It’s not just the seemingly empty results of the Mueller investigation that are putting the FBI under new scrutiny: Judicial Watch has pried loose 422 pages of FBI documents which, its says, included evidence of “cover-up” discussions concerning Hillary Clinton’s emails. The emails show discussions related to the Clinton email system within Platte River Networks – a vendor that managed the Clinton email system. Judicial Watch also found infighting over the possibly compromised Clinton email communications.
Democratic Staffer Allegedly Helped Steal Massive Amounts of Data
Another former aide to Senator Maggie Hassan may have been involved in former IT staffer Jackson Cosko’s massive data theft that was used to intimidate Republican senators during the Brett Kavanaugh hearing, the Daily Caller reports. On April 5 Cosko pled guilty to stealing tens of thousands of documents from the New Hampshire lawmaker's office, including the credit card information and Social Security numbers of Senate employees. Now sources that Samanatha G. DeForest-Davis, who was a staff assistant to Hassan, helped Cosko. While DeForest-Davis has not been charged with a crime, this article reports that a case naming her has been opened.
NY Cop Could Imperil Entire Harvey Weinstein Case
The case against disgraced Hollywood executive Harvey Weinstein could be undermined from an unlikely source: the police. New York Detective Nicholas DiGaudio, despite being known among sexual assault victims as a notably sensitive interrogator, may have helped Weinstein by withholding evidence. This allegedly includes telling a friend of one Weinstein’s accusers to keep quiet about exculpatory information. DiGaudio allegedly told another women to delete anything she didn’t want prosecutors to see on her cellphone before handing it over to authorities.
The Booming Business for Smuggling Families to the U.S.
At first blush the economics of human smuggling make no sense: A coyote might charge a single man upwards of $12,000 to take him from Guatemala to the United States. But if that same man is travelling with his daughter the price will be around $5,200 for the pair. What gives? Two things. First, this article reports, Mexican officials and crime gangs demand lower bribes to allow families to cross through country illegally. Second, families just walk up to border agents in the United States and ask for asylum. By law they cannot be separated and must be released. Single men are far more likely to be held until their hearings so they usually opt to sneak into the country – which requires more work, and thereby exacts a higher fee, from the smugglers.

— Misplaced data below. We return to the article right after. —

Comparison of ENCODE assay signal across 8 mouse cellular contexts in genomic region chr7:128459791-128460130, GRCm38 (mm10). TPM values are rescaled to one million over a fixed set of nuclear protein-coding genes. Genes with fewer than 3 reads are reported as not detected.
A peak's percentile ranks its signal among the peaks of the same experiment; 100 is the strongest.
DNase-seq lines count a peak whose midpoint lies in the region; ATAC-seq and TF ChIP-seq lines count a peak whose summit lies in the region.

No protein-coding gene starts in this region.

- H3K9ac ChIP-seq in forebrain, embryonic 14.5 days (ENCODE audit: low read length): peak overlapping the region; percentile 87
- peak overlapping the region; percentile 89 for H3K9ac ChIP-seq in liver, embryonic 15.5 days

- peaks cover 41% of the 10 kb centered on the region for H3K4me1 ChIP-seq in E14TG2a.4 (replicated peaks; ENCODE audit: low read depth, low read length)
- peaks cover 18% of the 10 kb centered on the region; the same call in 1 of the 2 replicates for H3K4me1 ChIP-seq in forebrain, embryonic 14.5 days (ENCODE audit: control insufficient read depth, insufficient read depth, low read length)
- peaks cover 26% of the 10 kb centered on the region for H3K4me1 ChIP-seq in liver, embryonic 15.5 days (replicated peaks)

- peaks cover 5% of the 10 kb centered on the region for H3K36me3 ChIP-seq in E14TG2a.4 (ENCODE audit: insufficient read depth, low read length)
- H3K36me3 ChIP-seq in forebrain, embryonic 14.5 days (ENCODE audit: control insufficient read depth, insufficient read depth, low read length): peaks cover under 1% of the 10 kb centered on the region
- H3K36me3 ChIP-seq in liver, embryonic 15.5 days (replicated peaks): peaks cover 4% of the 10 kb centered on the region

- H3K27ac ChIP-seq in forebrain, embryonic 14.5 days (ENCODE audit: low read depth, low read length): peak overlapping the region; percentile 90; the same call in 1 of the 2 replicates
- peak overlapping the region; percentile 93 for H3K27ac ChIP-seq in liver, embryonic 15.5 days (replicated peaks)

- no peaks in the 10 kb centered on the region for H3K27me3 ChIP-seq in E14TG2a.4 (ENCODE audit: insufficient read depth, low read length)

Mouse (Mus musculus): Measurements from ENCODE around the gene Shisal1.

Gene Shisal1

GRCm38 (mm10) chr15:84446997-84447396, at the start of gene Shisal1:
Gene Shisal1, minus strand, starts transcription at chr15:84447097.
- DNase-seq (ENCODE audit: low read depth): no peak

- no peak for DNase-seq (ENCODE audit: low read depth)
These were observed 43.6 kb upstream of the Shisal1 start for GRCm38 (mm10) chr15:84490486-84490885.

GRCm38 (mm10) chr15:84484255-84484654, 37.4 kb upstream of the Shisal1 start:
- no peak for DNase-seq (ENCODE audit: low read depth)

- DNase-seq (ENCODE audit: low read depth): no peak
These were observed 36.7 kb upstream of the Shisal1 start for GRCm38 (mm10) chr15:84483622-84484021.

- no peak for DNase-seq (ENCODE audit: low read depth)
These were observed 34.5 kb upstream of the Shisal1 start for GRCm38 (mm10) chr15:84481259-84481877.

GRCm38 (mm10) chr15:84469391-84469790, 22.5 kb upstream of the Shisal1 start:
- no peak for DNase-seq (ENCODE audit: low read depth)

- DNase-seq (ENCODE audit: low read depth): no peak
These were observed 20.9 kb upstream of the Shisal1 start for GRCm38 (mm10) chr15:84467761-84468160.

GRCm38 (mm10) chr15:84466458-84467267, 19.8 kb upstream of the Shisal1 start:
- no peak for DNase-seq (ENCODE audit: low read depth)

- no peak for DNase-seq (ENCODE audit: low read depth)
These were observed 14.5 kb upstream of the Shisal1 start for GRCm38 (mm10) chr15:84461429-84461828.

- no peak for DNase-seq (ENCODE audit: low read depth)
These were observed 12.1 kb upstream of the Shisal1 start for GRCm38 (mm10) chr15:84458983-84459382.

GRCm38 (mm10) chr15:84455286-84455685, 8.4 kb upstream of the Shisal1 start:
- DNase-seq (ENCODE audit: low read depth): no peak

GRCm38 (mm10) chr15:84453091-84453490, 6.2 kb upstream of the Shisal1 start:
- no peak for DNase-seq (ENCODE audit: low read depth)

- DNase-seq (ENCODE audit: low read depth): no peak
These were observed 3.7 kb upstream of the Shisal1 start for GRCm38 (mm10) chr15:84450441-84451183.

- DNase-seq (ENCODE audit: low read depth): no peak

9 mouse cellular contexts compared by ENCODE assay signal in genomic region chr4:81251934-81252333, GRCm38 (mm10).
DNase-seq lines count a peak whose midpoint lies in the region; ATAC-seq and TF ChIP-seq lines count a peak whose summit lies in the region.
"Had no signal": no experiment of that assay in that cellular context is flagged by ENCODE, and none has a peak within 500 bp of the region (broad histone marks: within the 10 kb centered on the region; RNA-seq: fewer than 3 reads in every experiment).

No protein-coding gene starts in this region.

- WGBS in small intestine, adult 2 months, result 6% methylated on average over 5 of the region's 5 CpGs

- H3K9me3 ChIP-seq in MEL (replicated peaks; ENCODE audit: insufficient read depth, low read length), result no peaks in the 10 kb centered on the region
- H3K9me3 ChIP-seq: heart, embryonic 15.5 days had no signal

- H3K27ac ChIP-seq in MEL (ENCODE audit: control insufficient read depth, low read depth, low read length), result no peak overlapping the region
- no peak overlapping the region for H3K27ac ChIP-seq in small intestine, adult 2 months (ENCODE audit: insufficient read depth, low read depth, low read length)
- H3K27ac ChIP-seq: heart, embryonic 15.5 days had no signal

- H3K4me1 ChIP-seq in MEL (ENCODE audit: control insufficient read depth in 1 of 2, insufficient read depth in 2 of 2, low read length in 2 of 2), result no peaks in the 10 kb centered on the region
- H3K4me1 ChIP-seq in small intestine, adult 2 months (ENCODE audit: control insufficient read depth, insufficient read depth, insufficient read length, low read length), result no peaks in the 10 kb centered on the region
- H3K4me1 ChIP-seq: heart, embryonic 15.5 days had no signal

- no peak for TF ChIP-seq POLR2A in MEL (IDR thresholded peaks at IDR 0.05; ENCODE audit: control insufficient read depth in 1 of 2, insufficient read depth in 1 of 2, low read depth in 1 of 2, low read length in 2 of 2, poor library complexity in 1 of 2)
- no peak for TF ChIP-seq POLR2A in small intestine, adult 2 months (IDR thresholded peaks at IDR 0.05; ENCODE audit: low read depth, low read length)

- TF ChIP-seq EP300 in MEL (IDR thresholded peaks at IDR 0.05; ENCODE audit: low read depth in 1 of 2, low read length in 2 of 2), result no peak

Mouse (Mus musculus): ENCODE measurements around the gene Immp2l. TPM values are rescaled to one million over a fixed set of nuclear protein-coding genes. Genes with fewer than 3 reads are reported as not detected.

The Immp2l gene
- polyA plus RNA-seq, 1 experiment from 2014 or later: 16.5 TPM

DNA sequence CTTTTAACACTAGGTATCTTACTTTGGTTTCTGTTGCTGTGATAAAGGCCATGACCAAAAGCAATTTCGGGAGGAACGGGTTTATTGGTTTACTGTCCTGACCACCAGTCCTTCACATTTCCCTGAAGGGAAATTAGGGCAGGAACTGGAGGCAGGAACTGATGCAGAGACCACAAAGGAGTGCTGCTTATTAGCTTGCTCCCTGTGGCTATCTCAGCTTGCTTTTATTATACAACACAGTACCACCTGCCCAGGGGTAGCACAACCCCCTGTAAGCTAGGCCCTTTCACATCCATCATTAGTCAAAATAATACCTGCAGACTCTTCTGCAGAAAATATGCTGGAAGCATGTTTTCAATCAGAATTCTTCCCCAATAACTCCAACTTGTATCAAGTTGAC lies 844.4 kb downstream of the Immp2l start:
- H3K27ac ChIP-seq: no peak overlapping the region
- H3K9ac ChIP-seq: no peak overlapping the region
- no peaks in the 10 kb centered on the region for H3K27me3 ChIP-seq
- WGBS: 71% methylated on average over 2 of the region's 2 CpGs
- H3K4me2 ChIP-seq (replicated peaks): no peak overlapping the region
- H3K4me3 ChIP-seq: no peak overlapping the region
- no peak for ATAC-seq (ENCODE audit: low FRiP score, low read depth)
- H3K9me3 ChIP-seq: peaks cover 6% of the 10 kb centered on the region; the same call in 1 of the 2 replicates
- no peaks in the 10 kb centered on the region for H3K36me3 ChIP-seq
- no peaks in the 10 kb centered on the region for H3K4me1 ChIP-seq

In Yemen, Corruption Worsened Cholera Outbreak
Associated Press/Pulitzer Center
Why would the United Nations cover up for Iranian-backed Houthi rebels in Yemen? The official U.N. story is that it was unable to distribute cholera vaccines to Yemen until May 2018 because of the difficulties in distributing vaccines during an armed conflict. The real reason, this article reports, was that the Houthi rebels who control northern Yemen refused to allow the vaccines to be delivered. The outbreak that ultimately produced more than 1 million suspected cholera cases.
DHS Worried Anti-Cop Black Activists Might Join ISIS
As protests rose around the country beginning in 2014 in response to the shootings of unarmed black men, federal and local law enforcement expressed concern that the mostly black activists might join with Islamic fundamentalist groups promoting violence abroad. Although this concern proved completely unfounded, Obama administration officials with the Department of Homeland Security and the Office of the Director of National Intelligence “exaggerated the significance of isolated social media activity” in part because of a propensity to base their open-source “intelligence-gathering on the conspiracy theories of conservative news outlets.”
Nikolas Cruz's Love Letters From Jail
South Florida Sun Sentinel
In childlike scrawl with stick figure drawings, Parkland, Florida, shooter Nikolas Cruz has been writing love letters from jail to a young woman in Britain. He never mentions shooting 34 people in cold blood — killing 17 of them — at Marjory Stoneman-Douglas High School. He does look toward the future: He proposes marriage, muses about having children, and says he wants to name his sons after guns. But, facing the death penalty, he also seems resigned to a different fate: “I wish life for me could have been different but it’s not. And a part of me is wishing it ends. End with the death [penalty], letting someone inject me with longlast [sic] sleep. Its [sic] kind of what I want but I’m unsure of myself so I’m just letting people save me from myself, saving me from something that I can never return from.”